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Liquidation is always a consequence of the breakup of a company, which might be due to different reasons. For example, it is possible that the shareholders simply decide to end the company. Another reason could be, that the company was founded to exist only a specific period of time (in this case the articles of association already include the date, when the company should be liquidated). In both cases there is no external reason to quit the enterprise.
Certainly, in many cases insolvency can lead to the break up of a company and further on to its liquidation. Insolvency simply means that the company cannot meet its financial obligations. It is to distinguish between accounting insolvency and cash flow insolvency. The former means that the total liabilities exceed the total assets, whereas the latter means a lack of liquidity to pay the debts on their due date. But the liquidation of the enterprise is not an inevitable consequence of an insolvency.
There also exists the possibility to re-organise the finances, if the liabilities can be settled to a certain extent (Sanierungsverfahren). The Austrian law (in particular the "Insolvenzordnung") knows two basic alternatives to handle an insolvency: financial recovery ("Sanierungsverfahren") and bankruptcy proceedings ("Konkursverfahren")
The Financial Recovery ("Sanierungsverfahren") has the goal to keep the company alive. Depending on the dividend (percentage of debts that can be settled) the managing director acts under surveillance of an administrator ("Sanierungsverwalter") or the Sanierungsverwalter replaces the managing director. A minimum dividend of 20 per cent of all debts is necessary to start a Sanierungsverfahren. More than 30 per cent allow the managing director to retain his executive power.
The bankruptcy proceedings ("Konkursverfahren", dividend beyond 20 per cent), on the other hand, has the goal to liquidate the company. A liquidator replaces the managing director and tries to sell the company as a whole in a first step to gain a better price than selling all assets individually.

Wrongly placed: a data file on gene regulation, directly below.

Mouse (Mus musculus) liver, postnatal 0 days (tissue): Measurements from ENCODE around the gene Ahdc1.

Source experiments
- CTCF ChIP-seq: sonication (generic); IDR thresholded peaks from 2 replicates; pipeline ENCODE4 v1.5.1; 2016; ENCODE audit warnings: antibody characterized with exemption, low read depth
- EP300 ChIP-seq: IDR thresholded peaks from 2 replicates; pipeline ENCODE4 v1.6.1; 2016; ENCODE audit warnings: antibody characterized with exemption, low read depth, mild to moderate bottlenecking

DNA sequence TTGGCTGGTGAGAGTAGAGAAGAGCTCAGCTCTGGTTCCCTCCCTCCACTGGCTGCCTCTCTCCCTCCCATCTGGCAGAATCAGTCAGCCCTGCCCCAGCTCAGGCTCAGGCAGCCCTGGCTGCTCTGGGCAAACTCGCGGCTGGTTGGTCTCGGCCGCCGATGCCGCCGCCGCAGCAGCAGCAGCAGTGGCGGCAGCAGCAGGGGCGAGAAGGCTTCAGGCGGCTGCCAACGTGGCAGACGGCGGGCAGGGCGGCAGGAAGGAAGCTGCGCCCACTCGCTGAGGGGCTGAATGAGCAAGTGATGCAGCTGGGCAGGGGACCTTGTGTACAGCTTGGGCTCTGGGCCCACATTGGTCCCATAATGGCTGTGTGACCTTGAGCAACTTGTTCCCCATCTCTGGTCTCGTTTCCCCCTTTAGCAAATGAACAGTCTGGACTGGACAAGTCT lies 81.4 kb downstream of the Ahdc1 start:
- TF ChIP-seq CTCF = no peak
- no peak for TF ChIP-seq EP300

So, a company in liquidation is run by a liquidator. If the shareholders or the articles of association do not have a clause who has to be the liquidator, the managing directors become the liquidators. In case of a liquidation due to insolvency the liquidator will be appointed by the local court. Normally this will be a lawyer.
Entrepreneurs can receive help from tax advisers and specialised lawyers. Some helpful information is also provided by the Wirtschaftskammer.
What follows next is the communication of the winding up of the company. The break up has to be filed at the commercial court immediately. The appointment of the liquidators has to be filed to the commercial court, too. The company has to use "in liquidation" as an annex to its name till it is deregistered.
Also the public has to be informed about the process. The liquidator then has to file an public appeal in an official journal (in the case of Austria this is the "Amtsblatt zur Wiener Zeitung") that all possible creditors shall bill their outstanding receivables ("Gläubigeraufruf"). Moreover, all known creditors have to be informed directly. The liquidator has to distribute remaining funds after settling all liabilities to the shareholders. He is not allowed to do this before three months after having filed in the "Amtsblatt zur Wiener Zeitung".
Having drawn up the last accounts ("Liquidationsschlußbilanz") the liquidator has to file a claim at the commercial court to deregister the company. The claim has to include a statement of the local tax office that there are no tax obligations.
In the life of a small venture, chances are high that founders fail. But regardless of the risks involved, many people strive for innovation and do all they can to keep a business going. Taking a couple of wrong turns might be enough to get your venture out of balance and even if you do everything right, it sometimes just isn’t enough and liquidation becomes the last way out. The topic of insolvency might be a tough one but entrepreneurs can receive help from tax advisers and specialised lawyers. Some helpful information is also provided by the Wirtschaftskammer. And as soon as you've said goodbye, don't forget that the next adventue might already be waiting.
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